IFC Publishes Lessons Learned on Solar Energy
IFC, a member of the World Bank Group, today presents its lessons learned from investing in solar energy in emerging markets for more than a decade, at the 22nd European Solar PV Energy Conference. The study, entitled “Selling Solar,” finds that, to be successful, investments in solar photovoltaic technologies must acknowledge different market segments and adapt products and financing accordingly. It also finds that most solar PV programs require subsidies to be viable. The study explains how IFC is moving toward supporting programs that deploy a mix of technologies, rather than solar PV alone.
IFC is committed to finding market-based solutions for rural electrification in emerging markets. In the mid-1990s, IFC initiated several solar PV activities, in partnership with other investors and donors including the Global Environment Facility. These efforts did not overcome all the complexities of the market. They provided valuable lessons of experience and case studies, which IFC has compiled in the publication.
Rachel Kyte, IFC Director for Environment and Social Development, said, “We hope these lessons will be useful to other investors looking to explore the nascent PV market in the developing world. We think that solar PV can make a significant contribution to addressing rural electrification issues, and that we can develop sustainable business models. The World Bank Group is the largest financier of solar PV businesses in the developing world. Supporting solar PV and renewable energy applications is an important component of our work to combat climate change and ensure sustainable energy access for the poor.”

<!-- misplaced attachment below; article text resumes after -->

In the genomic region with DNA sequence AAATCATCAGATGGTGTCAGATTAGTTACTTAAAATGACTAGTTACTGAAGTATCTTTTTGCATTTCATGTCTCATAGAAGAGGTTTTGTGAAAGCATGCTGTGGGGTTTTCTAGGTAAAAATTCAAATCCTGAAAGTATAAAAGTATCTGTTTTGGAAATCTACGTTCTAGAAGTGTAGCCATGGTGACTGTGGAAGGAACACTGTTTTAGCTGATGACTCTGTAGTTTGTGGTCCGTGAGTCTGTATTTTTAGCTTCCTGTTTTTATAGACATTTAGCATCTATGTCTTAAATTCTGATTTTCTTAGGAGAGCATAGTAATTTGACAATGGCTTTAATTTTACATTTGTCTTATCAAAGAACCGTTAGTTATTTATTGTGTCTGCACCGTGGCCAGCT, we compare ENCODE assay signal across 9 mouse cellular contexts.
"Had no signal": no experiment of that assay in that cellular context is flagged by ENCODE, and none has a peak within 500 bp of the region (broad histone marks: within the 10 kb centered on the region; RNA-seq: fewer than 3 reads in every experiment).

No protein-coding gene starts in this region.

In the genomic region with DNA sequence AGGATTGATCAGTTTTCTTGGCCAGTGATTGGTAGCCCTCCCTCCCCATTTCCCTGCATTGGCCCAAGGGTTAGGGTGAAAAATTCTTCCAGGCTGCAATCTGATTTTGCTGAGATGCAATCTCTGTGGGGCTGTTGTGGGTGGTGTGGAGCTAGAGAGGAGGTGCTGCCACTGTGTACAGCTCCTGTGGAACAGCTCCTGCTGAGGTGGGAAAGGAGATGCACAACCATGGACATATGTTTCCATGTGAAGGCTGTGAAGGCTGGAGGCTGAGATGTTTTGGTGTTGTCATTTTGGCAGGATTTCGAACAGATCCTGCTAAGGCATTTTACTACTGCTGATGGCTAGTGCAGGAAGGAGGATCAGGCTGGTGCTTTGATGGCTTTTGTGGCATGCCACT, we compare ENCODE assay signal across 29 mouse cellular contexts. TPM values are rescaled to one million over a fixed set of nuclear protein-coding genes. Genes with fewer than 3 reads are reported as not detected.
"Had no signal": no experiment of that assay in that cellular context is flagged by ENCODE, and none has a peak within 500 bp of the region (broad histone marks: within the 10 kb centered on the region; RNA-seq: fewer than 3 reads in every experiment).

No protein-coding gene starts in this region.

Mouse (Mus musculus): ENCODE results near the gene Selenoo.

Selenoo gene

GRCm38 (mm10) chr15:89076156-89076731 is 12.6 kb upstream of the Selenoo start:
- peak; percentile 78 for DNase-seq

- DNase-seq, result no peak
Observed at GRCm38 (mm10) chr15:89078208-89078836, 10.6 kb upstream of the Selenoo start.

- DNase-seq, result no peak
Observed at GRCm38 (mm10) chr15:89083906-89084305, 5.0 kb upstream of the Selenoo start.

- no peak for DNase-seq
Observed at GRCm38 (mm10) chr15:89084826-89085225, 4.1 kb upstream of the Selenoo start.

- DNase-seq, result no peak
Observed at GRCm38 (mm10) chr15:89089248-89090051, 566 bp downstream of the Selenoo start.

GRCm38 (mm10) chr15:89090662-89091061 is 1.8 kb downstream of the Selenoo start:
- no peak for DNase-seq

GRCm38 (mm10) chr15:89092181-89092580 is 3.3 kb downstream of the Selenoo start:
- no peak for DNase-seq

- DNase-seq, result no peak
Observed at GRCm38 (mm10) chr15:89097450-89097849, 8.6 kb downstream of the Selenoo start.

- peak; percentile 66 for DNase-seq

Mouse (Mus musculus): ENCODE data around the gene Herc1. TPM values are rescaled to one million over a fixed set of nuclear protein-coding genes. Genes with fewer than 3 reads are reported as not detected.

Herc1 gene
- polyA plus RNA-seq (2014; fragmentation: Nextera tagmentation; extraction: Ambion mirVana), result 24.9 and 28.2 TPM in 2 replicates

The study encourages PV companies to acknowledge the different segments in the market. For example, low-income consumers are often looking for a system that supports a single light source. Higher-income consumers, however, are probably connected to the power grid and looking for larger systems to ensure an uninterrupted power supply during outages.
The study recognizes that without some level of subsidy, solar PV in developing countries is often too expensive for the average rural consumer. While prices were forecasted to decrease between 2004 and 2006, they actually increased. Alternatives to solar, such as grid extension, often benefit from subsidization and political support.
The study notes that private equity is not the most appropriate mechanism for financing solar PV activities in the developing world. Returns on such investments are nonexistent, so flexibility in investment offerings is necessary.
While solar PV is a viable technical solution, it is not the only or preferred one, the study concludes. IFC is moving toward a broad approach to market-based solutions to rural electrification that supports a variety of technologies, including low-power lighting devices and distributed power generation. IFC is working on a number of market acceleration initiatives, including “Lighting Africa,” which is looking at affordable off-grid lighting to replace fuel-based lamps.
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